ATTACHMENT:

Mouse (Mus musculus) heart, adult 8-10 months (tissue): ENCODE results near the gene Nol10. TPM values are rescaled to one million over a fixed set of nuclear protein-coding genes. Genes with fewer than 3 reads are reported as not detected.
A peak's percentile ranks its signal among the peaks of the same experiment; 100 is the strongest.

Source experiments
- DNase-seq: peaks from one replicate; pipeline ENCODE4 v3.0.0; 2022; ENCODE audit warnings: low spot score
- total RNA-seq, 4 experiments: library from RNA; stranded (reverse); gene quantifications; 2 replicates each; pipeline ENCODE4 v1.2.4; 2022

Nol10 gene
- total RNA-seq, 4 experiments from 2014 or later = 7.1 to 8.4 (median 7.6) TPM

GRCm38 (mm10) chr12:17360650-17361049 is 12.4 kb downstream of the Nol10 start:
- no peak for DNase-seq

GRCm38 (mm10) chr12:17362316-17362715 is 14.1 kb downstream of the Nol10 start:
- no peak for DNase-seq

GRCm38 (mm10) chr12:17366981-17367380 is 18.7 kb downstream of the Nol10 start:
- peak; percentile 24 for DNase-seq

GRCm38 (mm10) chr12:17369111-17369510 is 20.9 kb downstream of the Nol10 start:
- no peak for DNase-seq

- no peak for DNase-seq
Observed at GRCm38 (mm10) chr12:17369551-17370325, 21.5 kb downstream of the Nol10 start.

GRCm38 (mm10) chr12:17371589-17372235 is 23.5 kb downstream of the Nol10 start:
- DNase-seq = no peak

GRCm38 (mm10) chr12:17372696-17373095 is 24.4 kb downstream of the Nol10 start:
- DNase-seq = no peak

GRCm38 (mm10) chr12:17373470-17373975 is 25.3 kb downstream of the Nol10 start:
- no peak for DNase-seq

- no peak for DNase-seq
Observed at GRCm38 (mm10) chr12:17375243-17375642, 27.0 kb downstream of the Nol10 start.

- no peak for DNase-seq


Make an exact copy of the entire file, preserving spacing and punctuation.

Mouse (Mus musculus) heart, adult 8-10 months (tissue): ENCODE results near the gene Nol10. TPM values are rescaled to one million over a fixed set of nuclear protein-coding genes. Genes with fewer than 3 reads are reported as not detected.
A peak's percentile ranks its signal among the peaks of the same experiment; 100 is the strongest.

Source experiments
- DNase-seq: peaks from one replicate; pipeline ENCODE4 v3.0.0; 2022; ENCODE audit warnings: low spot score
- total RNA-seq, 4 experiments: library from RNA; stranded (reverse); gene quantifications; 2 replicates each; pipeline ENCODE4 v1.2.4; 2022

Nol10 gene
- total RNA-seq, 4 experiments from 2014 or later = 7.1 to 8.4 (median 7.6) TPM

GRCm38 (mm10) chr12:17360650-17361049 is 12.4 kb downstream of the Nol10 start:
- no peak for DNase-seq

GRCm38 (mm10) chr12:17362316-17362715 is 14.1 kb downstream of the Nol10 start:
- no peak for DNase-seq

GRCm38 (mm10) chr12:17366981-17367380 is 18.7 kb downstream of the Nol10 start:
- peak; percentile 24 for DNase-seq

GRCm38 (mm10) chr12:17369111-17369510 is 20.9 kb downstream of the Nol10 start:
- no peak for DNase-seq

- no peak for DNase-seq
Observed at GRCm38 (mm10) chr12:17369551-17370325, 21.5 kb downstream of the Nol10 start.

GRCm38 (mm10) chr12:17371589-17372235 is 23.5 kb downstream of the Nol10 start:
- DNase-seq = no peak

GRCm38 (mm10) chr12:17372696-17373095 is 24.4 kb downstream of the Nol10 start:
- DNase-seq = no peak

GRCm38 (mm10) chr12:17373470-17373975 is 25.3 kb downstream of the Nol10 start:
- no peak for DNase-seq

- no peak for DNase-seq
Observed at GRCm38 (mm10) chr12:17375243-17375642, 27.0 kb downstream of the Nol10 start.

- no peak for DNase-seq